A curious faculty

William Barker DanielRural Sports, vol. II, Londres, Longman, 1812, p. 291-292.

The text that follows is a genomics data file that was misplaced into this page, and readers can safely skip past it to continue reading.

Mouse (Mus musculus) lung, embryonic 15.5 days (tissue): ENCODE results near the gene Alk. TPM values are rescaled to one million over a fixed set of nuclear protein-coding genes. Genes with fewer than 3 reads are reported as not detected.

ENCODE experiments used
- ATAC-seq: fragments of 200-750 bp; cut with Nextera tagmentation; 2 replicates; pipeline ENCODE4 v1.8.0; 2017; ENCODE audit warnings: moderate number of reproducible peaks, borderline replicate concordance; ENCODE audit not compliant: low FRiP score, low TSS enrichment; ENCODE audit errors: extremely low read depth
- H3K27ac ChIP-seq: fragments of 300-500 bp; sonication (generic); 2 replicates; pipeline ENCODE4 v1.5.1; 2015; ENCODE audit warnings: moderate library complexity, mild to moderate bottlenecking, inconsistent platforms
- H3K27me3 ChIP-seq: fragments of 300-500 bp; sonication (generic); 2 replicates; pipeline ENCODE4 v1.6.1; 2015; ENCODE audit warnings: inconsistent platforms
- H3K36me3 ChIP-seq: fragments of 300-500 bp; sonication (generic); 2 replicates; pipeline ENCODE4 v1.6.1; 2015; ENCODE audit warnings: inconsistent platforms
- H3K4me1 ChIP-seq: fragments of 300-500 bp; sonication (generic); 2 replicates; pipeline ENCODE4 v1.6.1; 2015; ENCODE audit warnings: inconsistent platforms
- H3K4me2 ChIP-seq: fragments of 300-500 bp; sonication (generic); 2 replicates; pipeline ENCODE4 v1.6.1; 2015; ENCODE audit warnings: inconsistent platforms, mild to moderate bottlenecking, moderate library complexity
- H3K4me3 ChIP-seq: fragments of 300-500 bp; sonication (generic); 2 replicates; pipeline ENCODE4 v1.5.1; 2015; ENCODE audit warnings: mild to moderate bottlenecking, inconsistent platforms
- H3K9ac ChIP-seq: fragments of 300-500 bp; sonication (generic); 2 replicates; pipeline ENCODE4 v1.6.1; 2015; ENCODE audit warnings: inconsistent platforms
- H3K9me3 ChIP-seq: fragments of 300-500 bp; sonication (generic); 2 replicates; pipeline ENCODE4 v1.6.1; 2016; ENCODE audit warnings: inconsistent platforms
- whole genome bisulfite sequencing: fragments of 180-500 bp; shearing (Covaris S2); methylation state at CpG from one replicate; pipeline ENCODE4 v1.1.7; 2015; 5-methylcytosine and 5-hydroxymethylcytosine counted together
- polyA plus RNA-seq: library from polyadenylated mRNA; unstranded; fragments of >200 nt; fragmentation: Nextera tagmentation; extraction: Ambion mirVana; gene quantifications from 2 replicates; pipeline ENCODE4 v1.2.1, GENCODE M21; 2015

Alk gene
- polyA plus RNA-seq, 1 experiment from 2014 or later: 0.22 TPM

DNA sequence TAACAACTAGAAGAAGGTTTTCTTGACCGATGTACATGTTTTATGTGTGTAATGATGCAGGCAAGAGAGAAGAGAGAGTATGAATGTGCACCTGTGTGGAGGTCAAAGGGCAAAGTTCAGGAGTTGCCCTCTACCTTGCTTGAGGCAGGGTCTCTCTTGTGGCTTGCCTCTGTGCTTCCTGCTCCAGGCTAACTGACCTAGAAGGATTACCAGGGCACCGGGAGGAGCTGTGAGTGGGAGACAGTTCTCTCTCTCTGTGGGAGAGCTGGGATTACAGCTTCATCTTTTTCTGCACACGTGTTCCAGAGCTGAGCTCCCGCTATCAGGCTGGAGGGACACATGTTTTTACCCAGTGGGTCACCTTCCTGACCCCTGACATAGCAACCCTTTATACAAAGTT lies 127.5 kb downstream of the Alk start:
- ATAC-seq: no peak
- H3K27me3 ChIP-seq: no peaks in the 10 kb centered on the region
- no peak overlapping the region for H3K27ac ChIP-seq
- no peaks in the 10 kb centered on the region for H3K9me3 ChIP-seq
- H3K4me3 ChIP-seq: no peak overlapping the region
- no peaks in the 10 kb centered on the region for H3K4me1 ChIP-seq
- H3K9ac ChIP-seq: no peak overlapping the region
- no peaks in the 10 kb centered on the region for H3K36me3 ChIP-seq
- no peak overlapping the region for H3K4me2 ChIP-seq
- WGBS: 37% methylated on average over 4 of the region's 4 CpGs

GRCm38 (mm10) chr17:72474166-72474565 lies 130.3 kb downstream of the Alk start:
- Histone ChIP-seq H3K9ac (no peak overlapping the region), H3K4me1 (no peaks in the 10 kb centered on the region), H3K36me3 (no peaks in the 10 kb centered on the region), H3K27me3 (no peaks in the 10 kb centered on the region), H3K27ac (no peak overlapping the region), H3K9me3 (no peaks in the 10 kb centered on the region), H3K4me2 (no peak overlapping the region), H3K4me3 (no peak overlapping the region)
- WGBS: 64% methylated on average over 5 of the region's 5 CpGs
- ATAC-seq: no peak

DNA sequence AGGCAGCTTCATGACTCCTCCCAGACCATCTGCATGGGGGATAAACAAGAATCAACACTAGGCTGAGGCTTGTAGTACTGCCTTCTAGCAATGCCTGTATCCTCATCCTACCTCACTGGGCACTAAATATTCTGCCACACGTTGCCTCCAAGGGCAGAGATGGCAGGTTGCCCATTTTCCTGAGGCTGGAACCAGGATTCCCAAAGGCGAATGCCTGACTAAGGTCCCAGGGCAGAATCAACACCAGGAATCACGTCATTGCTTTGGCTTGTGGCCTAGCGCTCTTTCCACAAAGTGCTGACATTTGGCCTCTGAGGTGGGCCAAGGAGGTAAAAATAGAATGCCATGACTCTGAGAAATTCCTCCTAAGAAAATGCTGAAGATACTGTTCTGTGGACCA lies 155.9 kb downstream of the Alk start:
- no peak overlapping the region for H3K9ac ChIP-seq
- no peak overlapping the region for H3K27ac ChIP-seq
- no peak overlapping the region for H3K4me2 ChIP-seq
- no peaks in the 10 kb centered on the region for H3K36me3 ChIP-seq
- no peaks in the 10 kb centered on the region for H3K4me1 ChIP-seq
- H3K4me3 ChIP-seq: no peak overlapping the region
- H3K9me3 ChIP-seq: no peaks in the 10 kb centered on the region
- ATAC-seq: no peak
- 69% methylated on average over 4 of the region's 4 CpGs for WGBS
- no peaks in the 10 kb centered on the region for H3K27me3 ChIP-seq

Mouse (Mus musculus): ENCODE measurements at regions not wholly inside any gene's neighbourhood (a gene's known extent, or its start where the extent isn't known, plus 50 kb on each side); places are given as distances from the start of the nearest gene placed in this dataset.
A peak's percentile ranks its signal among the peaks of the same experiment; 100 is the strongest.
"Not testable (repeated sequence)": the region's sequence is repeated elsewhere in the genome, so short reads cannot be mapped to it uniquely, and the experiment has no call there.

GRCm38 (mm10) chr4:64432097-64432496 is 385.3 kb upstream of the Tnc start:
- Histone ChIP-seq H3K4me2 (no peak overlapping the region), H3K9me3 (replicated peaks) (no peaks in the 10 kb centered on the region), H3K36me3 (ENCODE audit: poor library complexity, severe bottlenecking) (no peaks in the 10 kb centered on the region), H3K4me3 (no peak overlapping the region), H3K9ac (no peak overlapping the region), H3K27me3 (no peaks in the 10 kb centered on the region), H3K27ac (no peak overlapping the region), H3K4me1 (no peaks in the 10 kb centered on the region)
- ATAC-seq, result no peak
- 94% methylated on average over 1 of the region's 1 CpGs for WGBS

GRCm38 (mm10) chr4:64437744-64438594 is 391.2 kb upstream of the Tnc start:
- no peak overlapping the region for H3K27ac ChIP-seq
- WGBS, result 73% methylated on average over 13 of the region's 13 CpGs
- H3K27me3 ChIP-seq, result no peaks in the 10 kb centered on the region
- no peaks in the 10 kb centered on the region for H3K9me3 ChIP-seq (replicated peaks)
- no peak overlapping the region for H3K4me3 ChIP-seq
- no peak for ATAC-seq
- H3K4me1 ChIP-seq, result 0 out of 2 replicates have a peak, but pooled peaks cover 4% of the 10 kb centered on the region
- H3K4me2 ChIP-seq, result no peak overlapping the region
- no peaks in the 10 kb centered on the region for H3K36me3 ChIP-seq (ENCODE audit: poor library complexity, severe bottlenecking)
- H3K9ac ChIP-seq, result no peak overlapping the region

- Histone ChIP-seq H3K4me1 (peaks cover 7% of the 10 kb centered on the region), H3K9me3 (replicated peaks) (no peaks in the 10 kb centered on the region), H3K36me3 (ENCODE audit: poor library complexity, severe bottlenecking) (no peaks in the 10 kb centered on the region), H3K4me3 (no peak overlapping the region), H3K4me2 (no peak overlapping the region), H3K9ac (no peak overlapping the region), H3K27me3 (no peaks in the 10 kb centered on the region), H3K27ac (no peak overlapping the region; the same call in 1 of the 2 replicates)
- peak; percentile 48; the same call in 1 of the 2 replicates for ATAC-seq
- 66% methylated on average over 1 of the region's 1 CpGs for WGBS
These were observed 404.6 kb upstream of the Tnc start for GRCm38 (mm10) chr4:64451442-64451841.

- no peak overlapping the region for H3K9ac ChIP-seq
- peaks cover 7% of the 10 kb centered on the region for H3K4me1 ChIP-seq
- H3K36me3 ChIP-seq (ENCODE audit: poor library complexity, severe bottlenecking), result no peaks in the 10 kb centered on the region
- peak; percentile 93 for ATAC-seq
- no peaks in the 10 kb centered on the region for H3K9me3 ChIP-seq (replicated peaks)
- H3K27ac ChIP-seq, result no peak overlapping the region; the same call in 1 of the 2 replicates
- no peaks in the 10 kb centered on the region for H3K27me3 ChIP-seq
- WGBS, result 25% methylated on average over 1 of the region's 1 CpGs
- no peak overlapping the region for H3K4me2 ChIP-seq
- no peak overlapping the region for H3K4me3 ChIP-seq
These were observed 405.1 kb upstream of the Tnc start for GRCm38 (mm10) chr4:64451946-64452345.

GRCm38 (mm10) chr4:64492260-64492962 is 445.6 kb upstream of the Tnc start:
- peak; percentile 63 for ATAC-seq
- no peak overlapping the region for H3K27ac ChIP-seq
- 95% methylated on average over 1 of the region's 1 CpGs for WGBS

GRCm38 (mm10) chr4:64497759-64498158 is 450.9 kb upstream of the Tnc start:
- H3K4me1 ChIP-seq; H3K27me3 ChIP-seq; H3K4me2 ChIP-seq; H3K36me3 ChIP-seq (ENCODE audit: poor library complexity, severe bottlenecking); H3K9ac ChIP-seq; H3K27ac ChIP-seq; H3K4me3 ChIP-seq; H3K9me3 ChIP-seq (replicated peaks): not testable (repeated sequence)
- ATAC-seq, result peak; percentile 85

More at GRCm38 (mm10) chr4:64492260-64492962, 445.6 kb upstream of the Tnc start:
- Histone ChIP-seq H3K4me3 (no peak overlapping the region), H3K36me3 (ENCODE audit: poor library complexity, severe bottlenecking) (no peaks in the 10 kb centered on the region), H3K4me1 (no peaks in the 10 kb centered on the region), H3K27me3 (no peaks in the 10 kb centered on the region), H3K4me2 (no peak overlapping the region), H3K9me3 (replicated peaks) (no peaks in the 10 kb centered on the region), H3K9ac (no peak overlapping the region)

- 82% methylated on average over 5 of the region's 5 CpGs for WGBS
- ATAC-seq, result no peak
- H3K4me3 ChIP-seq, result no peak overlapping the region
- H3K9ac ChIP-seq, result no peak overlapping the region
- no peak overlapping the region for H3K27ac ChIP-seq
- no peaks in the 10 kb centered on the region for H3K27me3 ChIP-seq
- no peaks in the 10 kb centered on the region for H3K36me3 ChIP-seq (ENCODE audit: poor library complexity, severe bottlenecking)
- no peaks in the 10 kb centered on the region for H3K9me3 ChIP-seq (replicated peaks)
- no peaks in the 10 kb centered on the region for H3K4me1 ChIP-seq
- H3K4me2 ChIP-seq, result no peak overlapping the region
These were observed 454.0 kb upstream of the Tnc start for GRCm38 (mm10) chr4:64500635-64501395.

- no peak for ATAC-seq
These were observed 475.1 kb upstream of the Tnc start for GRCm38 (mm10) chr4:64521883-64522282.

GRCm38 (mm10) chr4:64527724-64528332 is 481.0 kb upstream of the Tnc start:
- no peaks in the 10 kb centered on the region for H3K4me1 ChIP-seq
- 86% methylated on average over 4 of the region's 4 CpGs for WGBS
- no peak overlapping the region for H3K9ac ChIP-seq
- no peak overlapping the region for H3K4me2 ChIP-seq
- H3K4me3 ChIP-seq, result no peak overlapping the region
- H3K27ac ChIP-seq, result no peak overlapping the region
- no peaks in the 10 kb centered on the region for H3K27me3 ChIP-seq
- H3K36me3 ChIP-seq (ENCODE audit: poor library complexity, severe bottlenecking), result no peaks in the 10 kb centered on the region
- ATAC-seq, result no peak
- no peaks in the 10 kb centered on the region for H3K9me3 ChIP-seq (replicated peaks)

The several kinds of Cadews, in their Nympha or maggot state, thus house themselves ; one sort in Straws, called from thence Straw-worms; others in two or more parallel sticks, creeping at the bottom of brooks; a third, in a small bundle of pieces of rushes, duck-weed, &c. glued together, wherewith they float on the surface, and can row themselves about the water with the help of their feet; both these are called Cad-bait. It is a curious Faculty that these creatures possess, of gathering such bodies as are fittest for their purpose, and then so gluing them together, some to be heavier than water, that the Animal may remain at bottom where its food is, and others to be so buoyant as to float, and there collect its sustenance; theses houses are coarse and shew not outward art, but are within well tunnelled and have a tough hard paste, into which the hinder part of the Maggot is so fixed, that its cell can be drawn after it without danger of leaving it behind, and it can also thrust out its body to reach the needful supplies, or withdraw into its covering for protection and safety.